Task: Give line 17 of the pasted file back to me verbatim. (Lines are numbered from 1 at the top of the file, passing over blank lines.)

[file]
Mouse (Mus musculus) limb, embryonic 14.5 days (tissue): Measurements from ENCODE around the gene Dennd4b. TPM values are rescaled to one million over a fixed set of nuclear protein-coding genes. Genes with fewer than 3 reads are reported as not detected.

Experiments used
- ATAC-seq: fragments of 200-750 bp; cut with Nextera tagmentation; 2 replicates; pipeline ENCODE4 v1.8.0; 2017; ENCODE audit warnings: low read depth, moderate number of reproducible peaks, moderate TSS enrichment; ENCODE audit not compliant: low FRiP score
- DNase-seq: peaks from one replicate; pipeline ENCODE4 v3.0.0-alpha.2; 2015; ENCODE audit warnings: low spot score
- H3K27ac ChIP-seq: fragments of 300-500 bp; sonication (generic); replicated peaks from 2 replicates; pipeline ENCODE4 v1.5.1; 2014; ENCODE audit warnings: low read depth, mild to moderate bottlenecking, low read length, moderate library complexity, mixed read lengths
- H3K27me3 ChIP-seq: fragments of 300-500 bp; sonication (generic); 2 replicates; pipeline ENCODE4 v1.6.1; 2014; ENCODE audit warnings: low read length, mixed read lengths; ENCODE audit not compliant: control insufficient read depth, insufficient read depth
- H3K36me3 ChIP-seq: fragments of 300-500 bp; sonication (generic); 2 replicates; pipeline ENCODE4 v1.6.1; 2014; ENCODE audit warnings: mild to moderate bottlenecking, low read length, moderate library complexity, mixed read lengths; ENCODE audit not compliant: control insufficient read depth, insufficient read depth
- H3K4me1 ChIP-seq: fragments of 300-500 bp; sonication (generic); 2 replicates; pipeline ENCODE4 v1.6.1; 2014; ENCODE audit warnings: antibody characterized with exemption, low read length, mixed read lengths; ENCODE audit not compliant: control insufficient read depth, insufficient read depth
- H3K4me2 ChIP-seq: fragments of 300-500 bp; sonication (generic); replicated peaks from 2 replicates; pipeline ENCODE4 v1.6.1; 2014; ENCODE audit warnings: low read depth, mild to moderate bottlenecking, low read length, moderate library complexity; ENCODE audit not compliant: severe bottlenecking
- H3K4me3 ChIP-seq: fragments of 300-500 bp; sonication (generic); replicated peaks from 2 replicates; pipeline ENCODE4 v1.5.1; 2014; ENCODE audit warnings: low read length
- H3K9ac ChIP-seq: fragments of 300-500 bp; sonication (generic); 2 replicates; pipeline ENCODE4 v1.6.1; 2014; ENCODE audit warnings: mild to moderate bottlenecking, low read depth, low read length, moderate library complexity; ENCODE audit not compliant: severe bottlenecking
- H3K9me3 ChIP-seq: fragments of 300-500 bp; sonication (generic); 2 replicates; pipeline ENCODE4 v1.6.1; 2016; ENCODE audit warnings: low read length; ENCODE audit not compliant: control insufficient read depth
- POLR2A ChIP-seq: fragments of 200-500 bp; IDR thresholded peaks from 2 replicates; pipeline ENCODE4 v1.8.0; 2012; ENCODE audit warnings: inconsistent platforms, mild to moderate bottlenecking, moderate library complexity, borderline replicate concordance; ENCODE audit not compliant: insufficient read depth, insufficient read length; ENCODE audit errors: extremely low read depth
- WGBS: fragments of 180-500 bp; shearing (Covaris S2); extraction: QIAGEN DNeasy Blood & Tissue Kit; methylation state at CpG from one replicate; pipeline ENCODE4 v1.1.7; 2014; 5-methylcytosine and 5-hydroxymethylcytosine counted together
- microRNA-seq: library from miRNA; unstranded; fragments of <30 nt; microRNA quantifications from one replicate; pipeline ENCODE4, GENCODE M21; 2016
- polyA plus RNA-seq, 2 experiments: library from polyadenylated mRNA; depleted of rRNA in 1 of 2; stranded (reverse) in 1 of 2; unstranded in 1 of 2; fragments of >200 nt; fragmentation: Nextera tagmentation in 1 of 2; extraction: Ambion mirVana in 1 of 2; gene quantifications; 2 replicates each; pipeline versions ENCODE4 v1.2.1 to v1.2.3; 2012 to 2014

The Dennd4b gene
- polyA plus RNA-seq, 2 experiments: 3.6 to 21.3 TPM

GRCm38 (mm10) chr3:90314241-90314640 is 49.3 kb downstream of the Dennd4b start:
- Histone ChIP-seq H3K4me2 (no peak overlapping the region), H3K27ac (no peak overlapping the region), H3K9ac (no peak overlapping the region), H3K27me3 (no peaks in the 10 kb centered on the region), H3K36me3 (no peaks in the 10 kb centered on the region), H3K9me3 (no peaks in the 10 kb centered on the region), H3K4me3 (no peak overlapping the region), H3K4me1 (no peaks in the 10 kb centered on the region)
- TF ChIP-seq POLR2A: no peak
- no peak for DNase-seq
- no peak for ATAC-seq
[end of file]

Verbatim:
The Dennd4b gene